Home Contact Sitemap

DTD Handbook

Handbook for Damage Tolerant Design

  • DTDHandbook
    • About
    • Contact
    • Contributors
    • PDF Versions
    • Related Links
    • Sections
      • 1. Introduction
      • 2. Fundamentals of Damage Tolerance
        • 0. Fundamentals of Damage Tolerance
        • 1. Introduction to Damage Concepts and Behavior
        • 2. Fracture Mechanics Fundamentals
          • 0. Fracture Mechanics Fundamentals
          • 1. Stress Intensity Factor – What It Is
          • 2. Application to Fracture
          • 3. Fracture Toughness - A Material Property
          • 4. Crack Tip Plastic Zone Size
          • 5. Application to Sub-critical Crack Growth
          • 6. Alternate Fracture Mechanics Analysis Methods
        • 3. Residual Strength Methodology
        • 4. Life Prediction Methodology
        • 5. Deterministic Versus Proabilistic Approaches
        • 6. Computer Codes
        • 7. Achieving Confidence in Life Prediction Methodology
        • 8. References
      • 3. Damage Size Characterizations
      • 4. Residual Strength
      • 5. Analysis Of Damage Growth
      • 6. Examples of Damage Tolerant Analyses
      • 7. Damage Tolerance Testing
      • 8. Force Management and Sustainment Engineering
      • 9. Structural Repairs
      • 10. Guidelines for Damage Tolerance Design and Fracture Control Planning
      • 11. Summary of Stress Intensity Factor Information
    • Examples

Section 2.2.2. Application to Fracture

The hypothesis can be stated:

if the level of crack tip stress intensity factor exceeds a critical value, unstable fracture will occur. 

The concept is analogous to the criterion of stress at a point reaching a critical value such as the yield strength.  The value of the stress-intensity factor at which unstable crack propagation occurs is called the fracture toughness and is given the symbol Kc.  In equation form, the hypothesis states:

if K = Kc,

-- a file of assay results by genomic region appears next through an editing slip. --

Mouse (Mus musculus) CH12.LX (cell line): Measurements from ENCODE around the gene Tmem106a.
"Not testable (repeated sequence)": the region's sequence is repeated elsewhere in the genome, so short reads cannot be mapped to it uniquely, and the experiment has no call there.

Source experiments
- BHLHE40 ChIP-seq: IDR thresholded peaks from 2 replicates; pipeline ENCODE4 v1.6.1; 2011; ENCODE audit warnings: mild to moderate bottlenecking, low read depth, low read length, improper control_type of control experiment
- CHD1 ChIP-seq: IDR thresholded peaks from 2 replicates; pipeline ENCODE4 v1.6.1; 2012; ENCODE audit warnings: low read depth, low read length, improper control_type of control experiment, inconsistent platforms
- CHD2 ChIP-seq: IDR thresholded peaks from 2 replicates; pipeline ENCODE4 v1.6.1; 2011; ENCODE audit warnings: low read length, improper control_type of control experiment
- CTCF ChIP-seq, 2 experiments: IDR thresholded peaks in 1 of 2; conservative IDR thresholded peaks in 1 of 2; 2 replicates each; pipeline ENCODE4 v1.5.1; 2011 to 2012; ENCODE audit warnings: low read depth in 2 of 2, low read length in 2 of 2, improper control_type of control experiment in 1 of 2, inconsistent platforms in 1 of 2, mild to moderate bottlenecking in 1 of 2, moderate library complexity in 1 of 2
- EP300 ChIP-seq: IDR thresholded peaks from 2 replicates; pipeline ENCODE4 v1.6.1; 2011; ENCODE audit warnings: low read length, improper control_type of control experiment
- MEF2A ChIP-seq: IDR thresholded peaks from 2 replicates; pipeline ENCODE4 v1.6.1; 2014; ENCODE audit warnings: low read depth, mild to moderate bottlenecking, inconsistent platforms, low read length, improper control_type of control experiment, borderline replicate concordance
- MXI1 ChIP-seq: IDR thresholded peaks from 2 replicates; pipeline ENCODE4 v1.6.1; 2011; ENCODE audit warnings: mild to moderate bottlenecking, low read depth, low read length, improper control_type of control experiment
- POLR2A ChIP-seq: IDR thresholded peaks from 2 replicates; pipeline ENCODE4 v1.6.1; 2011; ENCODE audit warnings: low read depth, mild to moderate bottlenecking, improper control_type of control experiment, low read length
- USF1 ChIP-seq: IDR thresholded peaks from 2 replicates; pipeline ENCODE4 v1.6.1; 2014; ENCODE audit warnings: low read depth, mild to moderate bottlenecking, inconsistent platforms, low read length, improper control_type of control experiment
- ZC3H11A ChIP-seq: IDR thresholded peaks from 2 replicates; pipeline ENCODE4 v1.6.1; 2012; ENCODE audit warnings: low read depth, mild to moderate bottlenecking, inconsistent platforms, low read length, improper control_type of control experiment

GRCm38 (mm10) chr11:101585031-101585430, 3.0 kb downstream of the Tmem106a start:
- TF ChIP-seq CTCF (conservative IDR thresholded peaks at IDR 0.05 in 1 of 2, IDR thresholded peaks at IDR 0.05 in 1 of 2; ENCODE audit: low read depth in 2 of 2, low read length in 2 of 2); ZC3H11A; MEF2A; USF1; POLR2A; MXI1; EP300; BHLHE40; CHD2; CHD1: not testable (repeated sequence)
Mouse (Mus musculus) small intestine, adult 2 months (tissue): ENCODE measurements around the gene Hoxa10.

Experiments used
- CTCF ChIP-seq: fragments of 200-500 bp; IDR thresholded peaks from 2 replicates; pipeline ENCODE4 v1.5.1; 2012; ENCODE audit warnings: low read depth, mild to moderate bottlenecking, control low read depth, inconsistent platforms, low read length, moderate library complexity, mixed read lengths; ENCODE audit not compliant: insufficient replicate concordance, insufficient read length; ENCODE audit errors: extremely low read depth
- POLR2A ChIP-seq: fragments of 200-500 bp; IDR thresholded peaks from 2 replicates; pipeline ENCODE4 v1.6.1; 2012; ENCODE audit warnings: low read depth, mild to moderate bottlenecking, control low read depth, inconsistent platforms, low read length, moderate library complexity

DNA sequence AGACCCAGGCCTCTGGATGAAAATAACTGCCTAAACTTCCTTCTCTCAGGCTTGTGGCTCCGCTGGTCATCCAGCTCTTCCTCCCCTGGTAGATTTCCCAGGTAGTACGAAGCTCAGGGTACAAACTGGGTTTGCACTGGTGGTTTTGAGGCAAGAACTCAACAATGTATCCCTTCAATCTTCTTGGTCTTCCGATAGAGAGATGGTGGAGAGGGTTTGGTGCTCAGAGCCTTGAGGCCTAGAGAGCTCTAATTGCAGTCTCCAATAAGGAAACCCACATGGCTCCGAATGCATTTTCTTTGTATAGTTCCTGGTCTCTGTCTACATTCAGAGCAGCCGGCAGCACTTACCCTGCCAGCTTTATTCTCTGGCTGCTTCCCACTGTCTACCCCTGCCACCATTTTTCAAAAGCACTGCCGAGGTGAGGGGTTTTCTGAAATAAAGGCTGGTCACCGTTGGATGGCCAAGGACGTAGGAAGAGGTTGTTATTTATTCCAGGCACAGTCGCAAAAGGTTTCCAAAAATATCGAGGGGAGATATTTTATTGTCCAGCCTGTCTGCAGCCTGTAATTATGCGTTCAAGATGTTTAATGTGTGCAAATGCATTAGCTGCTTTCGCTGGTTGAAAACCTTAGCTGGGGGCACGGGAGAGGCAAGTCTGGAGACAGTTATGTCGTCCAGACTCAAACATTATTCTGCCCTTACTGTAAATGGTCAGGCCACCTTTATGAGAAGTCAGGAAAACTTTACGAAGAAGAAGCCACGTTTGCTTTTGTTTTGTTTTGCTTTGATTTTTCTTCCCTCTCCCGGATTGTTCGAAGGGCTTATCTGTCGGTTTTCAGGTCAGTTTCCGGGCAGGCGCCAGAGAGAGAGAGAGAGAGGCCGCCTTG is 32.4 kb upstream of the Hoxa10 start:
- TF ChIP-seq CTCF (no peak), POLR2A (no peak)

(2.2.3)

then catastrophic crack extension (fracture) occurs.

To verify the usefulness of the proposed hypothesis, consider the results of a wide plate fracture study given in Figure 2.2.3 [Boeing, 1962].  These data represent values of half crack length and gross section stress at fracture.  The stress-intensity factor for the uniformly-loaded center-cracked finite-width panel is given by:

(2.2.4)

where W is the panel width.  Application of Equation 2.2.4 given in Figure 2.2.3 followed by averaging the calculated fracture toughness values (except for those at the two smallest crack lengths) gives the average fracture toughness curve shown.  This example illustrates that the fracture toughness concept can be used to adequately describe fractures that initiate at gross sectional stress below 70% of the yield strength.

Figure 2.2.3.  Results of a Wide Plate Fracture Study Compared with a Fracture Toughness Curve Calculated Using the Finite Width Plate Stress Intensity Factor Equation, Equation 2.2.4 (Data from Boeing [1962])

Note that since plastic deformation is assumed negligible in the linear elastic analysis, Equation 2.2.3 is not expected to yield an accurate approximation where the zone of plastic deformation is large compared to the crack length and specimen dimensions.  Figure 2.2.3 shows that the relationship derived on the basis of the Equation 2.2.3 hypothesis does not describe the crack growth behavior for small cracks in plastic stress fields.